Council won’t pursue webcam

The city will not install a webcam as council decided the price was too high.

The city will not install a webcam as council decided the price was too high.

The camera, which was intended to stream live video through the city’s website 24/7, would have cost the city a one-time $2,300 purchasing and installation fee and then another $900 annually to cover the cost of the Internet Service Provider.

At the May 31 council meeting, Coun. Ryan Mennie said he liked the idea of providing Internet users with community access but felt the city’s partners such as Rivercorp and Campbell River Tourism should help foot the bill.

But at last week’s meeting, Warren Kalyn, the city’s manager of information services, told council no one was biting.

“There’s been no response to agency request for cost sharing on web camera installation and operational expenses,” said Kalyn.

He also looked at two existing webcams already in the city, as a potentially cheaper option, but again with no luck.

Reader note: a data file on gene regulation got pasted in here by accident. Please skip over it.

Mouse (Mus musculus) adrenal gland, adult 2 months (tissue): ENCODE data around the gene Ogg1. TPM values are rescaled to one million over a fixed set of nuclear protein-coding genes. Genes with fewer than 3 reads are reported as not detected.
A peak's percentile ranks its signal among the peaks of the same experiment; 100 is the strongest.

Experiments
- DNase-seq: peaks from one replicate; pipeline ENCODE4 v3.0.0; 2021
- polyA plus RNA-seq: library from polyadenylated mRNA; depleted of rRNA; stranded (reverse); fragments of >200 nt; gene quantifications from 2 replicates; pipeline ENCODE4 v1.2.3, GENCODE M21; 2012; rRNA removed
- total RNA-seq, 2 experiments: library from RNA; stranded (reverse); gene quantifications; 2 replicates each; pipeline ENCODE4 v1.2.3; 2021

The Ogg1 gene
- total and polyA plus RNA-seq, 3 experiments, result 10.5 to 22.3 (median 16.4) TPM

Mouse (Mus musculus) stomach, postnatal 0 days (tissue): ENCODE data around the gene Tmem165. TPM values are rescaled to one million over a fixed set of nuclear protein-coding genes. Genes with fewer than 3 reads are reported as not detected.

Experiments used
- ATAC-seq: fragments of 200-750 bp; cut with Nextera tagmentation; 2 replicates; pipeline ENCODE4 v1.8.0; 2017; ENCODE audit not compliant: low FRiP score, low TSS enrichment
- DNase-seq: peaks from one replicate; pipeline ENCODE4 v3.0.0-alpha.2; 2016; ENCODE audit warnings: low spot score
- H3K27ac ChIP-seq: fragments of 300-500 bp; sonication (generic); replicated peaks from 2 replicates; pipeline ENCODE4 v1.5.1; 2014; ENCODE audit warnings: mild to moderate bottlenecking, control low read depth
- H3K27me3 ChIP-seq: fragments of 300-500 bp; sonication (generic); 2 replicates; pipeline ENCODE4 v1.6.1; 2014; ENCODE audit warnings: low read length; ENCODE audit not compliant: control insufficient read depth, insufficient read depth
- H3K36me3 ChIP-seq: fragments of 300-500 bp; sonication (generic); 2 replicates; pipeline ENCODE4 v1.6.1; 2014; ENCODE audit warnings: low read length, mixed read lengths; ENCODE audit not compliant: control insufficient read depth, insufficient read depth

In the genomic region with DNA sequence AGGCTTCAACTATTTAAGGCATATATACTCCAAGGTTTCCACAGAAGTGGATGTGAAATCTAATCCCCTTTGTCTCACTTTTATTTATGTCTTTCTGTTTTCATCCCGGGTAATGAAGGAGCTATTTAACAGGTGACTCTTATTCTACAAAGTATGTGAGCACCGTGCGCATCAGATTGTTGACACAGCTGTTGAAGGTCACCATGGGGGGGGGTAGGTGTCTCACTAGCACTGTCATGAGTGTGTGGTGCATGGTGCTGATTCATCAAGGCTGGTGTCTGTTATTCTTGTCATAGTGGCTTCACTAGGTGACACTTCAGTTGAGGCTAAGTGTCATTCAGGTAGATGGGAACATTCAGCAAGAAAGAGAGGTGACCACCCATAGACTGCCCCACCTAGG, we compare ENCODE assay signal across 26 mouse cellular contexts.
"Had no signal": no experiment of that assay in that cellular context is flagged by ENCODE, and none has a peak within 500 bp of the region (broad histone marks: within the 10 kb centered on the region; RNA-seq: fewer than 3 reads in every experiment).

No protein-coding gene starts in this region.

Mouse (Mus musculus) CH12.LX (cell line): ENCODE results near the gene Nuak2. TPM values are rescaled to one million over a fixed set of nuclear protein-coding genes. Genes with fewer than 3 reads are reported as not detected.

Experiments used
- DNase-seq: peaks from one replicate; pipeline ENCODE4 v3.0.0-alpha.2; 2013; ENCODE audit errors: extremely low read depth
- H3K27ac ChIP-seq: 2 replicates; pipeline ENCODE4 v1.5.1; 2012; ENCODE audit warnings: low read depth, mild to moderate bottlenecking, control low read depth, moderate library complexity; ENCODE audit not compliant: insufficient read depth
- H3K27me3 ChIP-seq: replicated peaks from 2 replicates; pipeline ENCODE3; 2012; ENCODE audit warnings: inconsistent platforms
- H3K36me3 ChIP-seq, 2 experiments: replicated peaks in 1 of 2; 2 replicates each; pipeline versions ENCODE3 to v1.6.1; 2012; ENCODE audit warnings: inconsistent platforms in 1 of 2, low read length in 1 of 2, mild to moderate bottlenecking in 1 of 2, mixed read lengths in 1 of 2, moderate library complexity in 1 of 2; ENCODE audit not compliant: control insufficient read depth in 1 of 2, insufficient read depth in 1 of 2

A camera at Marine Harvest Canada is not available to the city as it is being used by the company and, with just a single static image displayed, would not fit the city’s needs. Another webcam, mounted at the Maritime Heritage Centre, is not being used but Kalyn said he received no response to his queries as to why that is the case.

Kalyn’s recommendation to council to purchase and install a webcam fell off the table after none of the councillors voted in favour of the proposal.

If it had gone ahead, the city webcam likely would have been perched on the roof of City Hall or the Fisherman’s Wharf and would have been used to attract tourists.

“Webcams provide a first impression for virtual tourists before they actually visit the municipality and are a very effective tool for tourism an cultural promotion,” said Kalyn.

The camera would have provided visitors to the City of Campbell River website with a panoramic view of the waterfront and the downtown core.

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